On Thursday Feb. 10, STEM Sorority members once again channeled their inner biologist to dissect grasshoppers!
After retrieving our specimens from a decade-old soup of preserved insects, the incisions began. Groups worked with the precision of weathered surgeons; first separating each part of the mouth, then twisting off the legs, and finally, cutting delicately into the abdomen to peel open the exoskeleton.
Members also examined several unique features of grasshoppers, from identifying the gender of their specimen using the shape of the abdomen to separating the cellophane-like wing layers. We also sliced off a thin piece of one grasshopper’s eye for closer examination. Under the microscope, we could see the pattern of repeating hexagons that made up its compound eye, allowing the grasshopper to see its surroundings, despite being unable to actually move their eyes.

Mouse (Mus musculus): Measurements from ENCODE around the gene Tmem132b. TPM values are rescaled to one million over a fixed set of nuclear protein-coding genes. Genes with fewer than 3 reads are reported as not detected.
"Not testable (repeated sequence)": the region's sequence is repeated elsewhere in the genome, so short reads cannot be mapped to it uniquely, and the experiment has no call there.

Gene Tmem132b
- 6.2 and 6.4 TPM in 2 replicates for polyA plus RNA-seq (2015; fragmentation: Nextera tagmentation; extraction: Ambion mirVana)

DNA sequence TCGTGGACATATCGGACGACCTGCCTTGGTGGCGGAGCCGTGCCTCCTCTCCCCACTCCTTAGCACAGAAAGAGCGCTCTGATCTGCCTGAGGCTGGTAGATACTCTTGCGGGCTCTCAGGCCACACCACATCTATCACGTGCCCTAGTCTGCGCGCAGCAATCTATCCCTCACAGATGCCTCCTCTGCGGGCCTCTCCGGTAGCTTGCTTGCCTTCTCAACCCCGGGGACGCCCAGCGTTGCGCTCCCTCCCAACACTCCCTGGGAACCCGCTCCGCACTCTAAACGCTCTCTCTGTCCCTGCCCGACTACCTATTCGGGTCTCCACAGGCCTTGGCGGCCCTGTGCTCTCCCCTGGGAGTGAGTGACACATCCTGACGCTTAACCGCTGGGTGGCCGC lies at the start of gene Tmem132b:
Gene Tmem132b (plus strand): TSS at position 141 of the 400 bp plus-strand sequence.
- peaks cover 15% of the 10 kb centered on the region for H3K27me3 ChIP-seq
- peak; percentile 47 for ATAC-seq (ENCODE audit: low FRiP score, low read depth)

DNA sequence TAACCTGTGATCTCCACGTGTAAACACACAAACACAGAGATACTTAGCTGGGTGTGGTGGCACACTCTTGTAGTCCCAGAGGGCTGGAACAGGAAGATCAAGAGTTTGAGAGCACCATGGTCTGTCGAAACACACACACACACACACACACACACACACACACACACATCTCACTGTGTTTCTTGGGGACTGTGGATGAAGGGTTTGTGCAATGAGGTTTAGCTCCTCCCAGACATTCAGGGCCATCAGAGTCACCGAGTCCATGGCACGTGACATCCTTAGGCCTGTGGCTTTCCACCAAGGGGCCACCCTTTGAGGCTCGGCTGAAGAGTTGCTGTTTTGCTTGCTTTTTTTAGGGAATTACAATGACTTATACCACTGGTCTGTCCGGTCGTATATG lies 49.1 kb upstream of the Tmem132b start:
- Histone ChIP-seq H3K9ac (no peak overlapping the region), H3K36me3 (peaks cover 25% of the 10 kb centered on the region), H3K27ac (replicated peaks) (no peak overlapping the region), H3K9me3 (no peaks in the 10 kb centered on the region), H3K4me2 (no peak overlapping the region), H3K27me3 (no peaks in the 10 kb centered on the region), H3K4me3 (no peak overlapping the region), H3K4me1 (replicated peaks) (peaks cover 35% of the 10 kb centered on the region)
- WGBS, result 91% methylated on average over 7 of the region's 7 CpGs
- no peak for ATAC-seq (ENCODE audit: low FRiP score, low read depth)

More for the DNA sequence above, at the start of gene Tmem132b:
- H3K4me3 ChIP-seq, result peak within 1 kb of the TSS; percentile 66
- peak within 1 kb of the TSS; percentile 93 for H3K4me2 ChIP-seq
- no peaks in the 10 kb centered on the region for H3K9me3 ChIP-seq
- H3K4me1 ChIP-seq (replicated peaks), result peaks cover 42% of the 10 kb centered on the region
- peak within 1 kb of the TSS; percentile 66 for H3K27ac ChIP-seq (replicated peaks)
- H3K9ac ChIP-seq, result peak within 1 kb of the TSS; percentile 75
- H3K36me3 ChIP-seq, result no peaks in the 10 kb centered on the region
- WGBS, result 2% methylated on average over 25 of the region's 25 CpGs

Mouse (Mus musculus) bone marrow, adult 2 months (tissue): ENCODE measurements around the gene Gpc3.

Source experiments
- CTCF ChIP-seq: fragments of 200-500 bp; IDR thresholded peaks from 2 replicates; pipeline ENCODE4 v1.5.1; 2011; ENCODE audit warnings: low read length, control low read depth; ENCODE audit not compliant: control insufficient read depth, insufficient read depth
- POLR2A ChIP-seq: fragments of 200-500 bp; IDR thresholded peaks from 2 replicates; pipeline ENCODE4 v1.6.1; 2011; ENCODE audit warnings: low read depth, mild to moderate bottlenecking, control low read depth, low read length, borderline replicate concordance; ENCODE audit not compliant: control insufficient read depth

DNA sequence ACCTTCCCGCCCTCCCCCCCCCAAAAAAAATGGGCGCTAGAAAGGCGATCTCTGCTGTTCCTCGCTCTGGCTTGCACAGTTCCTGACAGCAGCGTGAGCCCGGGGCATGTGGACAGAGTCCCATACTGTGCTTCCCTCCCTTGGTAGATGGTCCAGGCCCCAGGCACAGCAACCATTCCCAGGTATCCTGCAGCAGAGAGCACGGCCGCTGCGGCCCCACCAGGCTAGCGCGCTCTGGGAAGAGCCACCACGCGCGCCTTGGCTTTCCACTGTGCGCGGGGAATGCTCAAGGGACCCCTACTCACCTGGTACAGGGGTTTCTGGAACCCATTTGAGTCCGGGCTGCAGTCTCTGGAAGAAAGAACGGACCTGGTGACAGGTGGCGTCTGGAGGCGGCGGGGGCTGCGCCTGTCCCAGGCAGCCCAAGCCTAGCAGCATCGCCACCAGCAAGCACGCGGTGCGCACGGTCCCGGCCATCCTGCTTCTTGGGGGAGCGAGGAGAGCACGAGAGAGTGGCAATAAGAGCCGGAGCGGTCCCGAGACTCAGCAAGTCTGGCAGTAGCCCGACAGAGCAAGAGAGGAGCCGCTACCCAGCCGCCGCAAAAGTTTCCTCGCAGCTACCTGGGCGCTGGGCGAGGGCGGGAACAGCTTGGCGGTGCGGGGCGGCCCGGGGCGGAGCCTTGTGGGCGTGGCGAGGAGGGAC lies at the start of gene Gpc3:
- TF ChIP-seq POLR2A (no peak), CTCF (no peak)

(This one-eyed grasshopper also attracted attention for being the most photogenic, and we proceeded to have a small photoshoot for it.)
At the end, dissection plates were filled with no identifiable remnants of the full grasshopper—only clean, individual bits.